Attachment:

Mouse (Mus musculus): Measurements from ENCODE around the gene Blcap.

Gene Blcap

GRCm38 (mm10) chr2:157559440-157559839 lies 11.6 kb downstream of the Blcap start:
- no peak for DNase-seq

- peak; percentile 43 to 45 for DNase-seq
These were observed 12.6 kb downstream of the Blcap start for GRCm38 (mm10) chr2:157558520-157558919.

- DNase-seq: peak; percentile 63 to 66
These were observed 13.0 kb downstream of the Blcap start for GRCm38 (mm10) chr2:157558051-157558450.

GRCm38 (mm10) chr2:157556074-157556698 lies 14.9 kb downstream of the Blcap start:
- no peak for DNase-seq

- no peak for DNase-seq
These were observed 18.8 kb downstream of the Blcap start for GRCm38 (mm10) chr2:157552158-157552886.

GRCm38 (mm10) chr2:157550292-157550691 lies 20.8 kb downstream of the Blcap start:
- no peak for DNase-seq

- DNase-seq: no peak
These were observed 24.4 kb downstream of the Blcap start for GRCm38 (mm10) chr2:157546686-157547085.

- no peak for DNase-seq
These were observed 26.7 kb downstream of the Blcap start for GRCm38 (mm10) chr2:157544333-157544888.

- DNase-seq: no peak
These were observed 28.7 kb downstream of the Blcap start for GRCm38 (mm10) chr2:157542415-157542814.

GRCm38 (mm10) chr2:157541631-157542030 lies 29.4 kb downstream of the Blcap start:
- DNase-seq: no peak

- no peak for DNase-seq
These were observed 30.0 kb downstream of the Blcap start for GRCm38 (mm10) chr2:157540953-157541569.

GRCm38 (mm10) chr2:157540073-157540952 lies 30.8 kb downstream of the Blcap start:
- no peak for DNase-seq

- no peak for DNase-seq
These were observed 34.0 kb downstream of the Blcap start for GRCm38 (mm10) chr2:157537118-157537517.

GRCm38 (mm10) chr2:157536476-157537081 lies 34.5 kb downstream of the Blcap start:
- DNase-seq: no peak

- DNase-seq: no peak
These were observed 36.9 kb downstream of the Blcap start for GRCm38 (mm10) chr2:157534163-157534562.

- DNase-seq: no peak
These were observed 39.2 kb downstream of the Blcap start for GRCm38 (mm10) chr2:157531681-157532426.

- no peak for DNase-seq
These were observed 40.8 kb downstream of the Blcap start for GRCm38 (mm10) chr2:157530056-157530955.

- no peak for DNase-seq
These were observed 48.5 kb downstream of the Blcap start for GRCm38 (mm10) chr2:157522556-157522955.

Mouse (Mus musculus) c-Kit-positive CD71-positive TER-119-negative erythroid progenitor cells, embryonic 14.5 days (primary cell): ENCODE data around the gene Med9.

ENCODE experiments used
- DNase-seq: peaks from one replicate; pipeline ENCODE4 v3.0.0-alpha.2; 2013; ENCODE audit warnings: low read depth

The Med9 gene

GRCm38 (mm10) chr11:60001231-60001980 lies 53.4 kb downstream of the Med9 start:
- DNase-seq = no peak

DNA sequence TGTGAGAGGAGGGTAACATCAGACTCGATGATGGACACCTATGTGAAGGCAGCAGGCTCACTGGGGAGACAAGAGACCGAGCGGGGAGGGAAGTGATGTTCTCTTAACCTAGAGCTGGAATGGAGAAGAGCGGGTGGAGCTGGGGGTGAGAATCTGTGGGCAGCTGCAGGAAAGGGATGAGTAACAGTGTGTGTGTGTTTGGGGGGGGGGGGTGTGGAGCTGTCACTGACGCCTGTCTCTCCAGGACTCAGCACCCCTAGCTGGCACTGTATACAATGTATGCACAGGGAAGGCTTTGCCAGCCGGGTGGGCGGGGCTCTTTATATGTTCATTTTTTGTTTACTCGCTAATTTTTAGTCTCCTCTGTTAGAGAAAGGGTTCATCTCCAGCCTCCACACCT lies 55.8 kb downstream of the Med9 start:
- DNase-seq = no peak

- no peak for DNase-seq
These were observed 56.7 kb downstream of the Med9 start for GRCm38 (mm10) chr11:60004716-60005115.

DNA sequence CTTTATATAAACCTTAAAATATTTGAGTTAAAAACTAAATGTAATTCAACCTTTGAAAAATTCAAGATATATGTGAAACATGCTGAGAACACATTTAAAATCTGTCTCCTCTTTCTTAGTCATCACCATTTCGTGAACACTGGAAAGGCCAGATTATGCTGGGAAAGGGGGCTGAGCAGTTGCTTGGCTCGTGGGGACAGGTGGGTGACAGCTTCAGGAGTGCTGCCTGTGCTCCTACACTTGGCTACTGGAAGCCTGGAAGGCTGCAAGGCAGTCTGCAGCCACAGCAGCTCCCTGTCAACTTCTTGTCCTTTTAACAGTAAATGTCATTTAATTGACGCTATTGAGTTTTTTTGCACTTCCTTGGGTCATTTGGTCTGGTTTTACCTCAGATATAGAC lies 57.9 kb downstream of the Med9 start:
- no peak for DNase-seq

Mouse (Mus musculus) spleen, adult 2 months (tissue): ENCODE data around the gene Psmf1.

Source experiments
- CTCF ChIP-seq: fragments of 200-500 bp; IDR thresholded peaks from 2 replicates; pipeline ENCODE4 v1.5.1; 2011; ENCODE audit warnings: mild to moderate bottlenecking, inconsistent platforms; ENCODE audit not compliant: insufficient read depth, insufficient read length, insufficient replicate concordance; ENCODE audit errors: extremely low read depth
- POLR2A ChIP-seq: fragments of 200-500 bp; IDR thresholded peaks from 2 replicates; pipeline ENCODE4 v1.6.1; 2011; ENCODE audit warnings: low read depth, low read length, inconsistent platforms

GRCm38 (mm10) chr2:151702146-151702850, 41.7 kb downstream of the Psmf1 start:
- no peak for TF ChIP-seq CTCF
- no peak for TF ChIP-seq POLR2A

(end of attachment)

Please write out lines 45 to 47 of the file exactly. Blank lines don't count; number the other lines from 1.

DNA sequence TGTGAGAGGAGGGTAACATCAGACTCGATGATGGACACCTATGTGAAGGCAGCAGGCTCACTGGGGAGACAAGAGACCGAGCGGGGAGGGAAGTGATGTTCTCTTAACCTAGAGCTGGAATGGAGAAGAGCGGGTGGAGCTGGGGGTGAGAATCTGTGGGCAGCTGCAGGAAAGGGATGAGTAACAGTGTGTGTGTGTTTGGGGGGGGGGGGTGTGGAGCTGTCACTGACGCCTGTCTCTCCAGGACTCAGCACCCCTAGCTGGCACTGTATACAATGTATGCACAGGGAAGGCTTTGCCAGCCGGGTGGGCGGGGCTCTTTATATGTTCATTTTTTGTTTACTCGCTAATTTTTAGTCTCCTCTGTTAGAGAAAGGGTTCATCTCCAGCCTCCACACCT lies 55.8 kb downstream of the Med9 start:
- DNase-seq = no peak

- no peak for DNase-seq